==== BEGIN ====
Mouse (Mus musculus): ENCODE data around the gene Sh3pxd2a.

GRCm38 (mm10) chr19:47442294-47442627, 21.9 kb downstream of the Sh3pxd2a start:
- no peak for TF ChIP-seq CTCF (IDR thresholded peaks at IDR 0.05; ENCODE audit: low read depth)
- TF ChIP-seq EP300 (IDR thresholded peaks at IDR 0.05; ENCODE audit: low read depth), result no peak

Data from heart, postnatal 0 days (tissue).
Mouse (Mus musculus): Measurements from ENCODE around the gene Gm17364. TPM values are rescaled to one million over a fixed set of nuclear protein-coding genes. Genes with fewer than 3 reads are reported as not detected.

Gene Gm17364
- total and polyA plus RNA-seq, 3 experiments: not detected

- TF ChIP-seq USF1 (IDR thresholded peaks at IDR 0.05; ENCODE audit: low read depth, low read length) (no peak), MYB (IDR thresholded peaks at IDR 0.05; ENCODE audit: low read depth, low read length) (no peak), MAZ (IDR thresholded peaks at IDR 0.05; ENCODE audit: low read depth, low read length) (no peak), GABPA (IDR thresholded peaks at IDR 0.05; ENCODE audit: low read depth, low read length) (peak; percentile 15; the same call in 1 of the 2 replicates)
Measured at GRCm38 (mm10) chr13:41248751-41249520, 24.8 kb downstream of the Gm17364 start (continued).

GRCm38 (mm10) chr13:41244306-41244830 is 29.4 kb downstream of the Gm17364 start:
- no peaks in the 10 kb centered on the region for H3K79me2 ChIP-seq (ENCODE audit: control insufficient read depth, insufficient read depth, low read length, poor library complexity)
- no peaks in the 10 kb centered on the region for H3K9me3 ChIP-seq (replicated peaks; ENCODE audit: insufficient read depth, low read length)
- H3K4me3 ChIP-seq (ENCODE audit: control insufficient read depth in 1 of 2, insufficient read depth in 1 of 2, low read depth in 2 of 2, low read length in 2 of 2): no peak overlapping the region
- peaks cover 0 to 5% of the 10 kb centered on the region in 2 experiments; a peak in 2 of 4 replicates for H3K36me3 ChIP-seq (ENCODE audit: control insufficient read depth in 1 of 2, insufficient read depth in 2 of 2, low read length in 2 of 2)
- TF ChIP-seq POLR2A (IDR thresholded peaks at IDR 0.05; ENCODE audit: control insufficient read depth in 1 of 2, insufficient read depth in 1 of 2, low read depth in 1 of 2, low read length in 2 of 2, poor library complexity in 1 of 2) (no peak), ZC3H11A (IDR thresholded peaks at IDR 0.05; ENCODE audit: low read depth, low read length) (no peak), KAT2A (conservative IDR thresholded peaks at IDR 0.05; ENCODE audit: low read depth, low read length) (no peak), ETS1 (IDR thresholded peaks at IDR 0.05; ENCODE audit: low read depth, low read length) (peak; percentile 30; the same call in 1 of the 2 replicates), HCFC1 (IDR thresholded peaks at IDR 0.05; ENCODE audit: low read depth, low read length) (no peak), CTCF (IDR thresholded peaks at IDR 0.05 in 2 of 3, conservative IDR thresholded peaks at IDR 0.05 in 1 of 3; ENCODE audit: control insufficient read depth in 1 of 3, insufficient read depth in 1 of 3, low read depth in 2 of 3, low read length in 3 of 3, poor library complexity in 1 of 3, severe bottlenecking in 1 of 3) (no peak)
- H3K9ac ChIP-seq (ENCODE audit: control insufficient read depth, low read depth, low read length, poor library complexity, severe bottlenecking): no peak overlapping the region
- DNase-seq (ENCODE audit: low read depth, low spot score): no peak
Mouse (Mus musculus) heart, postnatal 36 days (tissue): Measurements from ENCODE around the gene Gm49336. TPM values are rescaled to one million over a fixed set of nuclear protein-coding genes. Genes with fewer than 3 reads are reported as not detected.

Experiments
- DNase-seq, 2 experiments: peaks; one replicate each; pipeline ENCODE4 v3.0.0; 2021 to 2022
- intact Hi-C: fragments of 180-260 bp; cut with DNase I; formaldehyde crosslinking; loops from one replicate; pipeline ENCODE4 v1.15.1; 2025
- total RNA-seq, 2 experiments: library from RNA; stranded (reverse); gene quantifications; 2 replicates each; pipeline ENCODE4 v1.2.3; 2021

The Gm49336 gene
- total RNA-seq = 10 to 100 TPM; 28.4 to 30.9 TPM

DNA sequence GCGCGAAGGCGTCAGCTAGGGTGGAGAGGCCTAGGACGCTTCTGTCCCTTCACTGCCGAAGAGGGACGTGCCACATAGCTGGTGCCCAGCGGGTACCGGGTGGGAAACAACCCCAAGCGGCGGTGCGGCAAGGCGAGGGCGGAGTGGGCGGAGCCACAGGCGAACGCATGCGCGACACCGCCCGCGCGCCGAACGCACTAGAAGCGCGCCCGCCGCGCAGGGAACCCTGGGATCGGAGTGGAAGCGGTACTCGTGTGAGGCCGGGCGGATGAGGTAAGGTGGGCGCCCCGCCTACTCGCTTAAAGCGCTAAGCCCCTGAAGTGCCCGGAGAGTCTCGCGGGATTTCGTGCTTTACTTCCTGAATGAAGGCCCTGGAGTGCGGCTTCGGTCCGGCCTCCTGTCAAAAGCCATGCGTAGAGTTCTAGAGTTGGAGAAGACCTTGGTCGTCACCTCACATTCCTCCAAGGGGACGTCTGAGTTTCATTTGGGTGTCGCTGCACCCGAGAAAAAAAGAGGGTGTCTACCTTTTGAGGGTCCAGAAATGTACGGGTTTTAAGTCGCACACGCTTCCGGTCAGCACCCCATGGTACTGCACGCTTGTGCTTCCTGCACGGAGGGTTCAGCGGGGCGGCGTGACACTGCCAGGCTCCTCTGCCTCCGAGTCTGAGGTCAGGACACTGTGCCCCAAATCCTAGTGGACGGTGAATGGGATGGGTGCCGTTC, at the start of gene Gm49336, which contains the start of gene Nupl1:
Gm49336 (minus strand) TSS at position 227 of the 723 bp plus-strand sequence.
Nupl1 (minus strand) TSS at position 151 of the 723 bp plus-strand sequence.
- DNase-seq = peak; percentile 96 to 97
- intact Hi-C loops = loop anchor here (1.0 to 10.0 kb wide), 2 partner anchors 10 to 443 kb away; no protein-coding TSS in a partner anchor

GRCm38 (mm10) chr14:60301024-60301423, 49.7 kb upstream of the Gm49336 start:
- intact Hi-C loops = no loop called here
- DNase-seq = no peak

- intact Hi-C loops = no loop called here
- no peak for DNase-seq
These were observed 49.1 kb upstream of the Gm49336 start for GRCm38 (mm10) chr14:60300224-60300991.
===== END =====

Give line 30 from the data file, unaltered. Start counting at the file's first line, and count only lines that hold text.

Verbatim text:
- intact Hi-C loops = loop anchor here (1.0 to 10.0 kb wide), 2 partner anchors 10 to 443 kb away; no protein-coding TSS in a partner anchor